Notice of Gunpowder at New Training Facility


Fire midfielder Gaston Jimenez had an interesting perspective when asked about the franchise’s upcoming training facility.

“It will have the advantage of making you feel at home,” Jimenez said through an interpreter. “To feel that it belongs to you and that it belongs to you.”

It was announced Monday that the fire has signed a land lease for a 23.3-acre parcel in the Roosevelt Square neighborhood on the Near West Side to build the $80 million center. The plan was not without controversy after now-outgoing Mayor Lori Lightfoot effectively pushed for zoning changes.

But coach Ezra Hendrickson sounds optimistic about the project’s civic benefits, perhaps hinting at the team’s pledge to provide $8 million to preserve and restore a nearby CHA unit, helping to free up municipal space. created to provide employment to the community.

“Giving back to the community is at the core of the club’s mission, and this is another way to make an impact in the situation,” Hendrickson said. “We have world-class sports facilities and will be able to help people in that community.”

Fire and the city, which are funding the development, hope people will agree. And while the business side of the team and the city have to weather controversy and public relations backlash, the benefits to the football side of the Fire are clear.

“You’re really happy to have something like that when someone comes home,” Jimenez said. I think it’s really great to be there because you can be really proud of the project and you have something very nice, you can go out and come home and see something nice And that’s going to be a really big advantage for us.”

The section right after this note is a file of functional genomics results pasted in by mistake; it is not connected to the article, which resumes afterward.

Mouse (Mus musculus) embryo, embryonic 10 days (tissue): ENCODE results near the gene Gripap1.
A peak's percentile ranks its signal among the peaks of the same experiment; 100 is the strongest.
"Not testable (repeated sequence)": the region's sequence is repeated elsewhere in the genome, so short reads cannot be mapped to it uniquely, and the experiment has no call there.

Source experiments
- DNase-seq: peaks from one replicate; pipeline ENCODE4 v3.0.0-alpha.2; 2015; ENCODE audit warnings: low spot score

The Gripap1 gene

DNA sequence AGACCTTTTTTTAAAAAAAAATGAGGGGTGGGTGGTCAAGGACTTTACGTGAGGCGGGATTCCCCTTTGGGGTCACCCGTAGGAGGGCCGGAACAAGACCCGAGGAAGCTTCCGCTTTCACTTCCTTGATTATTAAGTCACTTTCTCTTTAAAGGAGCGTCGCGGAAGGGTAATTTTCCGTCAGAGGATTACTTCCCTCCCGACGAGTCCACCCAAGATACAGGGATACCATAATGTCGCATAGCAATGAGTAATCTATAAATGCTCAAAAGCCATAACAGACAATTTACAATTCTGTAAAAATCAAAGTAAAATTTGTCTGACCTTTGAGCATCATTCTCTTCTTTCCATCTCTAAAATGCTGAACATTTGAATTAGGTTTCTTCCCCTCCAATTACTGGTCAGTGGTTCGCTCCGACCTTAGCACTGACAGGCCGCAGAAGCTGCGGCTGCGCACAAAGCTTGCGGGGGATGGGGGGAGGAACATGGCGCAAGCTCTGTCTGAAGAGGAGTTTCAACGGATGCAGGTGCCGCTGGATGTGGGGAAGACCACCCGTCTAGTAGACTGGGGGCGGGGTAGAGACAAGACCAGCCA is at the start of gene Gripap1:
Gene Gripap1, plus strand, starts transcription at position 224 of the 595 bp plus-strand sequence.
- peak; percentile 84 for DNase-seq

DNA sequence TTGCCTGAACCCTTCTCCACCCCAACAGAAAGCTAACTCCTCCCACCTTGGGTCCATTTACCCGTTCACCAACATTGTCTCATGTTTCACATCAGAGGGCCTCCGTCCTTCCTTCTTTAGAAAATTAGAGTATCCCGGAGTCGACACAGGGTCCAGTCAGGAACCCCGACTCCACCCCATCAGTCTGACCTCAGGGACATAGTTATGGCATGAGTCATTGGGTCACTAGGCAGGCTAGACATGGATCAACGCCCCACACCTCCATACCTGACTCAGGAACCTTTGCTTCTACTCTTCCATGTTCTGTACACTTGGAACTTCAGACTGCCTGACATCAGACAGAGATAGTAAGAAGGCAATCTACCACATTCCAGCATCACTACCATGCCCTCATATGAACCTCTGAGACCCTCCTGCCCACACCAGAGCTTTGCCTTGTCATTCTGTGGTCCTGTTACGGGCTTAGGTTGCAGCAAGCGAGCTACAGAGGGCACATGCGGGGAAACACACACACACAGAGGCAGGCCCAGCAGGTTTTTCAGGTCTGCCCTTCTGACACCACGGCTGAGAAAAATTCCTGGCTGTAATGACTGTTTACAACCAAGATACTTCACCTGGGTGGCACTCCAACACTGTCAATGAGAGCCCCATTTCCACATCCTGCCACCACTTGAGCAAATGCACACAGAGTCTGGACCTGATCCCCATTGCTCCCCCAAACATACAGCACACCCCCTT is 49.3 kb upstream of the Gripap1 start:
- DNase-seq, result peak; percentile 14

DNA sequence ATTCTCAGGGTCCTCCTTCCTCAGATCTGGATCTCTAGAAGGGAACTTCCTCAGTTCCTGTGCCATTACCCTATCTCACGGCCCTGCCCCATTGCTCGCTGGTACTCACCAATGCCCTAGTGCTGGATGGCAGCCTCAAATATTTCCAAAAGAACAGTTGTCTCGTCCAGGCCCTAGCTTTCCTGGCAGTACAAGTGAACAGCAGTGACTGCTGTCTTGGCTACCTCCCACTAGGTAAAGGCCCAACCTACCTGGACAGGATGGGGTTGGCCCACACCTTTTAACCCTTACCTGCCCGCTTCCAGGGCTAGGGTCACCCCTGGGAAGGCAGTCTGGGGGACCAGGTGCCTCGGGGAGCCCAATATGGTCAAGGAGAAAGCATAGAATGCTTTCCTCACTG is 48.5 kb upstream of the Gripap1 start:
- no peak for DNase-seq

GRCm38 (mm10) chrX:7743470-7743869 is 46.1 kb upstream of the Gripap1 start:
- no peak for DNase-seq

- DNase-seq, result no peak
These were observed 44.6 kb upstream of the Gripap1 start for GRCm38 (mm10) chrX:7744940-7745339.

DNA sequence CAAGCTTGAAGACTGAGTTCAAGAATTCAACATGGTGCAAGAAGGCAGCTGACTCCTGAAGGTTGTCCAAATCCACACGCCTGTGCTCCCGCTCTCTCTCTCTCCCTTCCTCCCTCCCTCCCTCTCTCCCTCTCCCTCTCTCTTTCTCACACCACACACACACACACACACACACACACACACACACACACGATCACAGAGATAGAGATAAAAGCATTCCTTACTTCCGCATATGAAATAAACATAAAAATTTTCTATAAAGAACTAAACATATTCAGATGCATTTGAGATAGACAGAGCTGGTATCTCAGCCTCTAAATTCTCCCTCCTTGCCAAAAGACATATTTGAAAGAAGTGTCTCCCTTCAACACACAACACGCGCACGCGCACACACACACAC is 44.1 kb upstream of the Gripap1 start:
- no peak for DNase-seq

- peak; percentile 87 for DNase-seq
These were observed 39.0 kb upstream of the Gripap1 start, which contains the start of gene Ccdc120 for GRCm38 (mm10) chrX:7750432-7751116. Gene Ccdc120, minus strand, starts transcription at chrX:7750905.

Instead of training at Bridgeview’s SeatGeek Stadium, Fire calls the state-of-the-art center their own. No one has scoffed at the Bridgeview accommodations the club paid to upgrade before the 2020 season, but the new center will help bridge some of the facility gaps with other teams around MLS. must.

The Fire split their time between a football stadium, perhaps too big for football, and an outdated suburban venue that was abandoned three years ago, but showing potential recruits a modern training building. I can. Also, unlike Bridgeview, the new center will be closer to the city center where many players live.

As for current players, defender Arnaud Souquet said he and his teammates are excited about the upcoming facility. He was enthusiastic about the new center and said the plans were “beautiful” for the city and the club.

“I know we have good things [facility in Bridgeview] It will be better in the future,” said Souquet.


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Written by Natalia Chi

Chicago Popular; Chicago breaking news, weather and live video. Covering local politics, health, traffic and sports for Chicago, the suburbs and northwest Indiana.

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